Our patients’ safety is our utmost concern and if a parent is not present and they have not given permission for visitors, we can and will refuse entry to the ward.
Brothers and sisters are welcome to visit but must always be supervised by a responsible adult. No other children should visit.
Anyone who has an infection should not visit until they are better. If in doubt, please speak to your bedside nurse or the nurse in charge.
If you have any questions about visiting, please telephone the Patient Advice and Liaison Service (Pals) Office before you visit on 020 7829 7862.
What can I bring?
Please bring in your child’s toiletries.
You are welcome to bring presents for our patients but please be aware of some restrictions.
- Latex (stretchy rubber) balloons are not allowed, as some of our patients have life threatening latex allergy. Foil balloons do not cause these problems so you are welcome to bring these.
- Flowers - water in the vase can develop a bacterium that can cause infection in children, so flowers and plants are not allowed.
- Everything you bring in for your child should be washable to reduce the risk of infection. This includes soft toys.
- Hot drinks or food of any kind are not allowed on PICU.
- When you are visiting, please keep the area around the child’s bed tidy so that our nurses can reach the bed easily and quickly.
Please note that the hospital cannot accept responsibility for any loss of or damage to personal property.
Finding the ward
Please ask the child’s parents for the name of the ward. Our reception staff can tell you where the child is staying but will ask you for proof of identity. Volunteers near the main reception desk can escort you to the ward or give you directions.
Please do not visit if you have a cold, cough or an upset stomach, or think you have recently been in contact with someone who has. You should wait until you have not had any symptoms for 48 hours before you visit. Other infectious diseases including chicken pox and measles could be particularly dangerous for some of our patients so please do not visit if you have been in contact with them recently.
When you visit, please wash your hands thoroughly before you enter the ward and use the alcohol gel provided at each ward door. When you leave the patient, please wash your hands again and use alcohol gel. Every member of staff is reminded to wash their hands before visiting a child, so please ask us.
Will you give me information about the patient’s progress?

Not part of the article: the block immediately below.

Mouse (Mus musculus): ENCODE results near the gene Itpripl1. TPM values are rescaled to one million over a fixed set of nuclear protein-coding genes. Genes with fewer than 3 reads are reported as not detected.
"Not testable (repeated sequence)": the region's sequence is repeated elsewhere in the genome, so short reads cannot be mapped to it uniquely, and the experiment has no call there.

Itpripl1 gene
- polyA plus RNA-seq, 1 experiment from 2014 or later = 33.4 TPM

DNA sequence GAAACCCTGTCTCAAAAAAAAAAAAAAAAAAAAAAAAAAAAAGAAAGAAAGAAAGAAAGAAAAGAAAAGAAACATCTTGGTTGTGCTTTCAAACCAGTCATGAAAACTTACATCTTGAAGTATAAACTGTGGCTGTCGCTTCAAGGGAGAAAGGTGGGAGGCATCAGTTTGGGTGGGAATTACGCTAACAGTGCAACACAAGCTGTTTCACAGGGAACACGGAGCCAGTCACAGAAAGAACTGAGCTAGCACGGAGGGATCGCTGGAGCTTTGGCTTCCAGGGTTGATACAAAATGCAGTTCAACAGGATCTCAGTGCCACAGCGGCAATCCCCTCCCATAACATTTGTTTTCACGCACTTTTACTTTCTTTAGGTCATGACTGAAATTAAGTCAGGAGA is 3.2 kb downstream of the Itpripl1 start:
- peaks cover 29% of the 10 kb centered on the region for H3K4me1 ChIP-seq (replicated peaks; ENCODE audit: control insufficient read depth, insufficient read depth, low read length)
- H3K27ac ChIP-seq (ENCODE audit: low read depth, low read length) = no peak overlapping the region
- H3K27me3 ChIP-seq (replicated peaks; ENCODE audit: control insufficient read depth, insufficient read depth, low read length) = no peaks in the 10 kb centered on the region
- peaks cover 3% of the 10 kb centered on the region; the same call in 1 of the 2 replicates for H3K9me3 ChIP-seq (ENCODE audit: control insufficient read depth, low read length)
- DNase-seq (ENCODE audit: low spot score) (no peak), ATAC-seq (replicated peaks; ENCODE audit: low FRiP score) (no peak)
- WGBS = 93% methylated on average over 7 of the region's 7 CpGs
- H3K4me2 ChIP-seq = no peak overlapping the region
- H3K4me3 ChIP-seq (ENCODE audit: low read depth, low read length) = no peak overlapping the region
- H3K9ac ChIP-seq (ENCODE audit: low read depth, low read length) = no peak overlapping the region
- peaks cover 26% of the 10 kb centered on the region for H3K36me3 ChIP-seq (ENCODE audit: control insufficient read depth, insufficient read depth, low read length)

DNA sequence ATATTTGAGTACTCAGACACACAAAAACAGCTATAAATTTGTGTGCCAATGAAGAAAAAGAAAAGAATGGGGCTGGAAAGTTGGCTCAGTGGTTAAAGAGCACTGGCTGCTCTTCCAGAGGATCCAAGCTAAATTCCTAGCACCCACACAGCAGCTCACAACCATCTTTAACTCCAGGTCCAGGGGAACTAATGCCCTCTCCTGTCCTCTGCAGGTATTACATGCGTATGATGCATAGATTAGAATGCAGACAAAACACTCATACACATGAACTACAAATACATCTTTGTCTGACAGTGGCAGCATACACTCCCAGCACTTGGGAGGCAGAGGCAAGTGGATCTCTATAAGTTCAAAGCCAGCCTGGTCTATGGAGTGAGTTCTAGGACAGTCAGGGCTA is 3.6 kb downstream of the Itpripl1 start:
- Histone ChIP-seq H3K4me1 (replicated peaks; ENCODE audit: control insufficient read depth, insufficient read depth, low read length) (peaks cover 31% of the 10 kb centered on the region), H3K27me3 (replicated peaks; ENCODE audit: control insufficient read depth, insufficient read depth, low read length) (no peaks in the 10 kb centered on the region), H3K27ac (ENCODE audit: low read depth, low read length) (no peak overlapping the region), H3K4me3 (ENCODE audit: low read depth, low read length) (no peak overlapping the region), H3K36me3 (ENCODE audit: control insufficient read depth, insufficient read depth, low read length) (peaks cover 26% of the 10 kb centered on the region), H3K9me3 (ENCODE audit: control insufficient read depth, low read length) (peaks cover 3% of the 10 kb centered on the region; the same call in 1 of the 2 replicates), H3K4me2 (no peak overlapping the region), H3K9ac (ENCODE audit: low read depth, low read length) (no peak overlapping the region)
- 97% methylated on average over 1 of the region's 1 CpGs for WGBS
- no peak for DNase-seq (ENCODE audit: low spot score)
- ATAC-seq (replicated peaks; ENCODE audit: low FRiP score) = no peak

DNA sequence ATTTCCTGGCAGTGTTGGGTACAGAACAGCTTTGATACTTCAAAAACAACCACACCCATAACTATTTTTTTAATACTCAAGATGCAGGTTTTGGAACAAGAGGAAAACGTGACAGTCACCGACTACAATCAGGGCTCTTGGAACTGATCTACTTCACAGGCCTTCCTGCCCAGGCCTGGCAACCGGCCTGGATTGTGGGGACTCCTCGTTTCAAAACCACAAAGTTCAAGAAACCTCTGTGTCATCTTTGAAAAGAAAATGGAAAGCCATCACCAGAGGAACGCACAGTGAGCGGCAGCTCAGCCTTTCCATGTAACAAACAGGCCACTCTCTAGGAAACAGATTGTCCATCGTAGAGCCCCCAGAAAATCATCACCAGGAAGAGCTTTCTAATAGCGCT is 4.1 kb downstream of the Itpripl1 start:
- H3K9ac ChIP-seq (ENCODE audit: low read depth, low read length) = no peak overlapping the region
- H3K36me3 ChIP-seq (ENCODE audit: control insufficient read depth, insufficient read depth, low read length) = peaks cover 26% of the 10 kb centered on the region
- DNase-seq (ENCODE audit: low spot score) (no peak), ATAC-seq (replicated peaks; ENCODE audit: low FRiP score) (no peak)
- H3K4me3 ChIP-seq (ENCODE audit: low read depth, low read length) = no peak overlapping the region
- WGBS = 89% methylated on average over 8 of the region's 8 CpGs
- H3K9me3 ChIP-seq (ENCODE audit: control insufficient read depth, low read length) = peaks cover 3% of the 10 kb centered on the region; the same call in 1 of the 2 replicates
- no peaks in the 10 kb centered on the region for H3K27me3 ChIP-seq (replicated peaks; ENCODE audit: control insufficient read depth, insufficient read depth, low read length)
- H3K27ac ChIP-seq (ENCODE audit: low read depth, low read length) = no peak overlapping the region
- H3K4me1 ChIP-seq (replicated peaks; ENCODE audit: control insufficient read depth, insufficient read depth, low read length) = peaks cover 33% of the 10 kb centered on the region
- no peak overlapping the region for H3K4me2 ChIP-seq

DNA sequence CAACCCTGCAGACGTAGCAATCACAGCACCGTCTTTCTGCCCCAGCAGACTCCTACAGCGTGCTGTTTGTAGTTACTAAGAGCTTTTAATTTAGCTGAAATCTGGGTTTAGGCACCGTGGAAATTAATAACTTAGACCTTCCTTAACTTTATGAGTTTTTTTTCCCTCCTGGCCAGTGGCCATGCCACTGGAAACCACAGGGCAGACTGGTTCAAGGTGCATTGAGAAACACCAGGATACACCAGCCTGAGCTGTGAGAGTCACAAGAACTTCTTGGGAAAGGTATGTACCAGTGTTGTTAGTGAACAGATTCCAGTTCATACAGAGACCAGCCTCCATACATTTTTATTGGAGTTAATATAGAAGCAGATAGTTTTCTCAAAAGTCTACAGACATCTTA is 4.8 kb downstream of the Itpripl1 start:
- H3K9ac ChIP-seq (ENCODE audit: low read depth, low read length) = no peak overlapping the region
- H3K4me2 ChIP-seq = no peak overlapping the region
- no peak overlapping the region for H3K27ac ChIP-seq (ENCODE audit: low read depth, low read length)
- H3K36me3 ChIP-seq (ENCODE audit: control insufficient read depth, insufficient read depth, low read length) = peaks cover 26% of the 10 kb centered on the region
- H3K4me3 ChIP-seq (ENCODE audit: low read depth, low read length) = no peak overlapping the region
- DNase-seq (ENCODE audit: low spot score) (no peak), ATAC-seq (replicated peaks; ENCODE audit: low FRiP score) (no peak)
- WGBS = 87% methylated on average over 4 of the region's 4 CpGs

We will only give this information to the child’s parents, unless they give us permission to tell anyone else. If family and friends want to receive regular updates on a child’s progress, we suggest parents tell one person who is then responsible for telling everyone else. This is often easier to manage than making lots of phone calls every time a child’s condition changes.
Can I telephone the patient or their parents?
For incoming calls, you may use the direct telephone lines to the unit. If friends or relatives call, we will take a message but we ask that these calls be kept to a minimum. Nurses cannot give information about a patient to anyone except his or her parents.
You can use your mobile phone inside the hospital, but only within designated ‘mobile phone friendly zones’. Using your mobile elsewhere could cause interference with our medical equipment. There are areas on level 4 where you are permitted to use mobile phones and these are clearly marked. Please keep mobile phones on silent and take any calls outside the unit.
GOSH is a smoke-free zone, which means that you cannot smoke anywhere inside hospital property and adjacent areas, such as entrances to hospital buildings.
We will not tolerate any kind of inappropriate or threatening behaviour – verbal, physical or psychological – and we have a policy to ensure that this is dealt with appropriately. We can and will remove people from GOSH in these circumstances.
You are a valued member of your child‘s healthcare team and we encourage you to take part in his or her care as much as possible while in hospital.
For mothers who wish to breastfeed, we provide a dedicated room. We also provide the equipment to 'express' breast milk so your child can be fed through a nasogastric tube, if necessary.
There is a Family Lounge with toys and a TV next to NICU, please do not take any hot drinks into the room. Children need to be supervised by an adult at all times. There is a Parent Lounge for adults further along the corridor with facilities to make hot drinks. There are lockers for parents’ belongings next to the Parent Lounge, please ask the ward administrators or bedside nurse for a key.
There are two unisex toilets for parents and visitors along the corridor between NICU and PICU.
PICU has a play specialist who can organise activities and can help patients get ready for any procedures they may have in hospital. They can offer support and advice to parents on coping strategies for siblings of all ages.
Brothers and sisters can also use the Activity Centre on the ground floor of the Southwood Building, which has an outdoor area and a dedicated room (the Den) for teenagers.